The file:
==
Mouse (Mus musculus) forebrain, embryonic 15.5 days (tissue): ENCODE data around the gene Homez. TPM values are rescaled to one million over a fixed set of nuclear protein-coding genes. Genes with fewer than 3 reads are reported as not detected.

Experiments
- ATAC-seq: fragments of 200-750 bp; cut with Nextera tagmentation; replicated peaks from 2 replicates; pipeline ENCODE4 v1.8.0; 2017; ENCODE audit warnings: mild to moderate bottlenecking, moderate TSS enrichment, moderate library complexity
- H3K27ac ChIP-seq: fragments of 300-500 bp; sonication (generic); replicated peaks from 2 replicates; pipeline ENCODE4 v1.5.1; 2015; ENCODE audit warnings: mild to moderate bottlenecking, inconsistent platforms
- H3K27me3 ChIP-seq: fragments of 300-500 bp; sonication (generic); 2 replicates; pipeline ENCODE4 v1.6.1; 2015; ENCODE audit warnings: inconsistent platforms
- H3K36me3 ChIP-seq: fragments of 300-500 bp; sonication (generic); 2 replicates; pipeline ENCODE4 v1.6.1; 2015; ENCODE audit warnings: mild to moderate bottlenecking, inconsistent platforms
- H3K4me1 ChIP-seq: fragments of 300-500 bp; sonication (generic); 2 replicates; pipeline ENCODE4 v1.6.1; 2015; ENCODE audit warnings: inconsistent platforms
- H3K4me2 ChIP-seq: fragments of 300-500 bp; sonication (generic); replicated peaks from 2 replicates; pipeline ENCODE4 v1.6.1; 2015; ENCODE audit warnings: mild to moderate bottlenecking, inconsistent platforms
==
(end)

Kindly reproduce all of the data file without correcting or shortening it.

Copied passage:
Mouse (Mus musculus) forebrain, embryonic 15.5 days (tissue): ENCODE data around the gene Homez. TPM values are rescaled to one million over a fixed set of nuclear protein-coding genes. Genes with fewer than 3 reads are reported as not detected.

Experiments
- ATAC-seq: fragments of 200-750 bp; cut with Nextera tagmentation; replicated peaks from 2 replicates; pipeline ENCODE4 v1.8.0; 2017; ENCODE audit warnings: mild to moderate bottlenecking, moderate TSS enrichment, moderate library complexity
- H3K27ac ChIP-seq: fragments of 300-500 bp; sonication (generic); replicated peaks from 2 replicates; pipeline ENCODE4 v1.5.1; 2015; ENCODE audit warnings: mild to moderate bottlenecking, inconsistent platforms
- H3K27me3 ChIP-seq: fragments of 300-500 bp; sonication (generic); 2 replicates; pipeline ENCODE4 v1.6.1; 2015; ENCODE audit warnings: inconsistent platforms
- H3K36me3 ChIP-seq: fragments of 300-500 bp; sonication (generic); 2 replicates; pipeline ENCODE4 v1.6.1; 2015; ENCODE audit warnings: mild to moderate bottlenecking, inconsistent platforms
- H3K4me1 ChIP-seq: fragments of 300-500 bp; sonication (generic); 2 replicates; pipeline ENCODE4 v1.6.1; 2015; ENCODE audit warnings: inconsistent platforms
- H3K4me2 ChIP-seq: fragments of 300-500 bp; sonication (generic); replicated peaks from 2 replicates; pipeline ENCODE4 v1.6.1; 2015; ENCODE audit warnings: mild to moderate bottlenecking, inconsistent platforms